HK VP9 VS Walther PPQ
The world is filled with plastic fantastics. Plastic fantastic is an often affectionate name given to polymer frame, double stack, striker fired guns in usually 9mm, but 40 S&W also qualifies. What started with the success of Glock has become the success of the entire industry. Every company who’s a serious contender produces some form of plastic fantastic, including HK and Walther.
These European heavyweights are immensely popular companies that both have a reputation for quality firearms that feature a level of refinement above their competition. Both also produce or have produced a wide variety of striker fired firearms. The striker fired flagships of HK is the VP9 and Walther’s flagship is the PPQ. Both guns have proven to be fantastic weapons, and as pistols, they are on a different level than most striker fired, polymer framed, handguns.
For some time the famed German firm Heckler and Koch did not produce a striker fired pistol. In the 80s and 90s, they were big fans of the concept and invented the first polymer frame striker fired pistol. However, they dived into the more successful DA/SA market for an extended period of time. The introduction of the VP9 took the gun market by storm, and the low relative price was immensely attractive to HK fans and new shooters.
Immediately the gun was embraced by the gun buying public. It became an instant hit, and the market welcomed the VP9 with open arms. German police forces adopted the VP9, Luxembourg police forces, and even a number of US police departments have adopted the gun or approved it for duty use. Of course, as the people’s pistol and civilians have widely adopted it with a sweet tooth for striker fired HKs.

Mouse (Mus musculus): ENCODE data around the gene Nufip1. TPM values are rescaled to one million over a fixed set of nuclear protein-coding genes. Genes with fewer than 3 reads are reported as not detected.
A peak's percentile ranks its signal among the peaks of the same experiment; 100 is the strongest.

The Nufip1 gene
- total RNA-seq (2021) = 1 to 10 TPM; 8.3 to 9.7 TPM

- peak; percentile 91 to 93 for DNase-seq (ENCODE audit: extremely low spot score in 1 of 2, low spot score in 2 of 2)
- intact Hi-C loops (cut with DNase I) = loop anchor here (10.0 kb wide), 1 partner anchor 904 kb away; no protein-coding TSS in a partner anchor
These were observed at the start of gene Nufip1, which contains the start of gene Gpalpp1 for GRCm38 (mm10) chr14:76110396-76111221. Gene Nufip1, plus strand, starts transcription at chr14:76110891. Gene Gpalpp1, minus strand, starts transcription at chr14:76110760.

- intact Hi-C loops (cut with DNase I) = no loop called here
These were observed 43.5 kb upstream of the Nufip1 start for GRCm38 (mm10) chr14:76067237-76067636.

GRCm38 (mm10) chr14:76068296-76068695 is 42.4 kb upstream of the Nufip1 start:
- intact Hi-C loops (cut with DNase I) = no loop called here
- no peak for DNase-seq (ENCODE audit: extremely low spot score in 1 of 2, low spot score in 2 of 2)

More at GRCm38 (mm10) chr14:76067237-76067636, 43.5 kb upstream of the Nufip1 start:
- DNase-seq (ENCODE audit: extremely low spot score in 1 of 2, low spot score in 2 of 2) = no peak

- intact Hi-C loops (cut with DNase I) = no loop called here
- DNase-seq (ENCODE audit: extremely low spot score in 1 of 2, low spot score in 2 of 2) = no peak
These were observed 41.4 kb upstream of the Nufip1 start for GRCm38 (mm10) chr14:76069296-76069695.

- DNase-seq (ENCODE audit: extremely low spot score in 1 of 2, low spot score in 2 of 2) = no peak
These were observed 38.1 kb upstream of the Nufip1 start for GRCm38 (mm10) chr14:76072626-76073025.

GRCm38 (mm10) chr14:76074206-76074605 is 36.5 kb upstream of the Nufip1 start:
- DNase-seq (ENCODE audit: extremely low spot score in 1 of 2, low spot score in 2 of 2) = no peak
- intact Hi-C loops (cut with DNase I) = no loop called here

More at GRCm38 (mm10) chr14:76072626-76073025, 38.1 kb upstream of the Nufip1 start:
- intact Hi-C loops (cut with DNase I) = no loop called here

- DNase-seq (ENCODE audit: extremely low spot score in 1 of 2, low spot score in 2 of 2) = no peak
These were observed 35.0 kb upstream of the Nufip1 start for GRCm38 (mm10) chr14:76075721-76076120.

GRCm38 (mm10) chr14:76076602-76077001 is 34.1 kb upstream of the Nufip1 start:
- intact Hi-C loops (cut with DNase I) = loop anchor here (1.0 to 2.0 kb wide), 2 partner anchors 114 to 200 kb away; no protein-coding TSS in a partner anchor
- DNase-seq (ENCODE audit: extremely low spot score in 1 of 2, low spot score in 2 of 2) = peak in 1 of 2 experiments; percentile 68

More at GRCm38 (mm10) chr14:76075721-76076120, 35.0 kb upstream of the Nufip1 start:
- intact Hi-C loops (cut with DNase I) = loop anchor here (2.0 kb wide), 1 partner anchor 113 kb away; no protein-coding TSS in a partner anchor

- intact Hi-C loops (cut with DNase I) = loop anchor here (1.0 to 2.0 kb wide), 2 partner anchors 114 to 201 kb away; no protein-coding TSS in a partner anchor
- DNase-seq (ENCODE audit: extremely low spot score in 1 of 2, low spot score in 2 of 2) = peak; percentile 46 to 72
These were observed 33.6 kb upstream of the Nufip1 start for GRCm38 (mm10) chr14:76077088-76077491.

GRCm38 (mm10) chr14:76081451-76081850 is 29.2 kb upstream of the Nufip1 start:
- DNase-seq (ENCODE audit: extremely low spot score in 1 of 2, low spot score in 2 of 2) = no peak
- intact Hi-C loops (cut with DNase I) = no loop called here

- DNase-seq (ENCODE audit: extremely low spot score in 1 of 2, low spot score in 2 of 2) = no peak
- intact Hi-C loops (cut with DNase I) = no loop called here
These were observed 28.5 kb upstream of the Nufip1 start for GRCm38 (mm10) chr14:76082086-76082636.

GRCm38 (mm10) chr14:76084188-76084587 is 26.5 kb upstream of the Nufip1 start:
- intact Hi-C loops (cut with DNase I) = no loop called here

The VP in VP9 stands for Volkspistole, which means the people’s pistol. The price and simple design make it a gun most people can shoot with ease and can afford. The VP9 holds 15 rounds of 9mm and sports an ambidextrous magazine release, interchangeable grip panels, an accessory rail, and no manual safety.
The VP9 series has expanded into the VP40 in 40 S&W, and the VP9SK, a compact model of the VP series, and the VP9 Tactical with a threaded barrel and suppressor height sights.
Walther is often the name synonymous with James Bond and the PPK. If you were to say the words, “I have a Walther,” most people assume the PPK. However, the PPK is a bit outdated for a duty pistol, and Walther has kept themselves up to date. The PPQ is the current flagship Walther design and is meant for police use, concealed carry, and home defense.
The Walther was based on the P99QA, but it eliminated the double action portion of that design. This partially cocked single action striker is simpler and more comparable to most modern striker fired guns. Additionally the gun sports a re-designed grip, trigger guide and slide. The gun is well known for its impressive ergonomics and the comfort most users feel when gripping the gun. The Walther PPQ has become a favorite competition pistol due to its reliability, trigger, and ergonomics. It’s an extremely well-made gun with a reputation for refinement of fit and finish.
PPQ stands for Police Pistol Quick Defense, and this is in reference to the trigger design being single action only. The PPQ holds 15 rounds of 9mm and has interchangeable backstraps, and comes in M1 and M2 models. The M1 features a paddle magazine release and the M2 features a reversible button release.
The PPQ series comes in 9mm, 40 S&W, 45 ACP, and 22 LR. There is the standard model, as well as the sub-compact. The gun also comes in barrel lengths ranging from 4, 4.2, 4.6, and 5-inch models. Some wear extended barrels for competition and others to attach a suppressor to it.
Fit and Finish